Beyond those two, there are a few other figures that can help break a stalemate as to what first company you want to invest in:
- Earnings per share (EPS). This is how much net income a company gains per each public share it offers. The higher this number is, the better.
- Price-earnings ratio (P/E). Very loosely defined, this figure is a measure of how valuable a company is for the price of its stock — it may be overvalued or selling for less than it’s truly worth.
- Return on equity or investment (ROE, ROI). This figure is a measure of a company’s profitability related to how much they earn related to their stockholder’s contributions. 15% is a solid ROE/ROI amount; the higher, the better.
Revenue and net income should be the big drivers in your first stock purchase. The other three ratios are good to know, but they should all be analyzed in the context of one another; no single one of them tells a complete story. They may be more important down the road when you’re expanding your portfolio after you’ve learned more about the stock market and grown more comfortable with it.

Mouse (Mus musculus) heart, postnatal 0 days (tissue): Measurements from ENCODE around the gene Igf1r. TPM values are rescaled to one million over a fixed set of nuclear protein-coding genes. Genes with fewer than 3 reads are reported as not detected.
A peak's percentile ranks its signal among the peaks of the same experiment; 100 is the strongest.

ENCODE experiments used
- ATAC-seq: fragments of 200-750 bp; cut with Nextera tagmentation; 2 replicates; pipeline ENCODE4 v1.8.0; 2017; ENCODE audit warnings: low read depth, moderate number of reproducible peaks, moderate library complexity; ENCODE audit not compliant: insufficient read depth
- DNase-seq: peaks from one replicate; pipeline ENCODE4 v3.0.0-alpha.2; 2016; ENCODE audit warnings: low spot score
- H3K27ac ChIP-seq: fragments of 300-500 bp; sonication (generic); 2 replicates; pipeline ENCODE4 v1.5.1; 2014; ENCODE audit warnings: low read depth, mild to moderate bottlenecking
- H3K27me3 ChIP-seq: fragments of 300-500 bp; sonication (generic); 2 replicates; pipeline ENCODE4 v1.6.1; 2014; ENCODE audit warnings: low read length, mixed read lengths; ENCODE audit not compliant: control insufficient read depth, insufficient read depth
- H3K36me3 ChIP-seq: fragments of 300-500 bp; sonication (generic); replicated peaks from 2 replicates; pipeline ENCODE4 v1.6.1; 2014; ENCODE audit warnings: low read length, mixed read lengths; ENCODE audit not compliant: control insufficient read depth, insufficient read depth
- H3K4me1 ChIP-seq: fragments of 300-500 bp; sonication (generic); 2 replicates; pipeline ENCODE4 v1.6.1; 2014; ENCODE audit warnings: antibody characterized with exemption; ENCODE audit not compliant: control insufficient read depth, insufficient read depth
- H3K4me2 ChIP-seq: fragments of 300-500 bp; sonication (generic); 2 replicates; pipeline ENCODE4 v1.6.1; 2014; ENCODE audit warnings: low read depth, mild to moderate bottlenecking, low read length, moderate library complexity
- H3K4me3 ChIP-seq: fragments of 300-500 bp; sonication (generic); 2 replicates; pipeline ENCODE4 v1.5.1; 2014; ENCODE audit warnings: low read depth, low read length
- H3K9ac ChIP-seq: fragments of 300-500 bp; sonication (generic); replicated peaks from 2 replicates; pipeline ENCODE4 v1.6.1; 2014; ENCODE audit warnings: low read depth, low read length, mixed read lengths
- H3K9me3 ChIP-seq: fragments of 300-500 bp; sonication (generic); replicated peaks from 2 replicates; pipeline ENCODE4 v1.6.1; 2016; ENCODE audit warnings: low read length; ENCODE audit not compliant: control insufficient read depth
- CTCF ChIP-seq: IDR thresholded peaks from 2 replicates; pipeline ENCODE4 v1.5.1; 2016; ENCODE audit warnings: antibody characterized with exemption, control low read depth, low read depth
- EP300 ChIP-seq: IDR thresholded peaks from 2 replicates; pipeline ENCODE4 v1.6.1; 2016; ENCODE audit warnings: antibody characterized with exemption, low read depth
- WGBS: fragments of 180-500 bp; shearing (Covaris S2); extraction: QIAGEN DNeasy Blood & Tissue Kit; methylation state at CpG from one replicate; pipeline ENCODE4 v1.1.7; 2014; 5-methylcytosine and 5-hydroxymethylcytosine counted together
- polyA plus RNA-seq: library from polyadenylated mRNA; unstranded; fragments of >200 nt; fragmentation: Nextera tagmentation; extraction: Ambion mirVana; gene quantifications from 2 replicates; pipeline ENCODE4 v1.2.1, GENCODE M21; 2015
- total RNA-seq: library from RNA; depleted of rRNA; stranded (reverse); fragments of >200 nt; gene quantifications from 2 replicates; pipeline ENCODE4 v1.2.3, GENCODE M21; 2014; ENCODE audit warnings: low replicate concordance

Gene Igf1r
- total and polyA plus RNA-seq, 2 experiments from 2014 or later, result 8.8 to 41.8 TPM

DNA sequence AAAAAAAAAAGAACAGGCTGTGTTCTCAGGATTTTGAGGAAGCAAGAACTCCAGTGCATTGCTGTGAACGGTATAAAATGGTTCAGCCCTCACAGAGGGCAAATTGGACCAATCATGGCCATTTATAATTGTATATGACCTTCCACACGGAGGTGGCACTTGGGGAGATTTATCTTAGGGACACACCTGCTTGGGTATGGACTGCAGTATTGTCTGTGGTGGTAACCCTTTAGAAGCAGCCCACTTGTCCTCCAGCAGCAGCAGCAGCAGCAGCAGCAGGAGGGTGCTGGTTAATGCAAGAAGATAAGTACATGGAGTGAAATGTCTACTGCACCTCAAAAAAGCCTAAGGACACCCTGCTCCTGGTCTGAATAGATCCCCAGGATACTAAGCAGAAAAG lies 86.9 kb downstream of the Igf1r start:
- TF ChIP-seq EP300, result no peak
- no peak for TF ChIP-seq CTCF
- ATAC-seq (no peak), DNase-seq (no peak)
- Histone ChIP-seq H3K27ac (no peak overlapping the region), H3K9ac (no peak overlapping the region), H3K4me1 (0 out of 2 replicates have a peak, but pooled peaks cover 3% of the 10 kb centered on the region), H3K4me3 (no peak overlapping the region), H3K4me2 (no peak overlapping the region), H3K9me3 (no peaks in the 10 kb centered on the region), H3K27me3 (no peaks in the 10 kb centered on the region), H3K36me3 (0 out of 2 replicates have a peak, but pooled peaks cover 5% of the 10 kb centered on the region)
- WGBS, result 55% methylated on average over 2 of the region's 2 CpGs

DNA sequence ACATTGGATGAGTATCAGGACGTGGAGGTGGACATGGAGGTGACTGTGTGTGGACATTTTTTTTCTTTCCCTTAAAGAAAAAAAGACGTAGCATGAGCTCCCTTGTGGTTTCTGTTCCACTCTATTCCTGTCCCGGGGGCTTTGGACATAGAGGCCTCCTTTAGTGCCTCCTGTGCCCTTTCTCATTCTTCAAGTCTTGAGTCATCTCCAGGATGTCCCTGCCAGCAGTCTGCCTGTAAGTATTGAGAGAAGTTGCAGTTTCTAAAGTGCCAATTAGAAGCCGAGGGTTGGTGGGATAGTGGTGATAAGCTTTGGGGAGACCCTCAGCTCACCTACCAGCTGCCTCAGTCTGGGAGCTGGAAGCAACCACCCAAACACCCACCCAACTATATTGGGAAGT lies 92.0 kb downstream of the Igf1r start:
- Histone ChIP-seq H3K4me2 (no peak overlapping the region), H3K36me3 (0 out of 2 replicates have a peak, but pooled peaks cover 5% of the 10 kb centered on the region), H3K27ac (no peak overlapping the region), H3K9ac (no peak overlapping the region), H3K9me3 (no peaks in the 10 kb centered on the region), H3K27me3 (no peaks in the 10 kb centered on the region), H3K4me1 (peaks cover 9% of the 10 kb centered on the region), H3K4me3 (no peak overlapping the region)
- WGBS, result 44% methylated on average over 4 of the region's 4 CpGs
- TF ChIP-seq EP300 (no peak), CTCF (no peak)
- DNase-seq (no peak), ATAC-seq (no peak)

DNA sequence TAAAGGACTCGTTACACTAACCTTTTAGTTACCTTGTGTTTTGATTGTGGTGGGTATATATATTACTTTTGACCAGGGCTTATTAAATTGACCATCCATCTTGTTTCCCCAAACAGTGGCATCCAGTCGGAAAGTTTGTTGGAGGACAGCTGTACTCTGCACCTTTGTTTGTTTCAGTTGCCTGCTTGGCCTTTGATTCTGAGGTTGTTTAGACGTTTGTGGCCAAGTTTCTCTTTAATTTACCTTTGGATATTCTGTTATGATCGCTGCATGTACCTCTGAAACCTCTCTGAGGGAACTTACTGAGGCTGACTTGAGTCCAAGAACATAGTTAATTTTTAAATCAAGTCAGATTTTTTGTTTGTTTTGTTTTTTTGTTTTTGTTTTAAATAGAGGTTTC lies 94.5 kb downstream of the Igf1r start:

At this point, you should probably have one or two stocks that stand out above the rest on your list. With all criteria met, it’s time to pull the trigger. This is a painless operation with your online brokerage site. You can buy as many shares as you wish under your maximum cap — if your company costs $40 per share and your limit is $200, you can buy five shares.
You’ll want to keep a watchful eye on the stock. Don’t be too concerned if the stock price makes an occasional dip. The stock market can be a wild ride, and those who profit from it have learned to be patient and discerning through both strong and weak economic conditions.
Use your first stock to learn more about the stock market and how it works. Keep an eye on business news, follow its fundamentals, look for quarterly earnings reports, and understand what drives your company’s success. In time, you may be ready to expand your portfolio with confidence.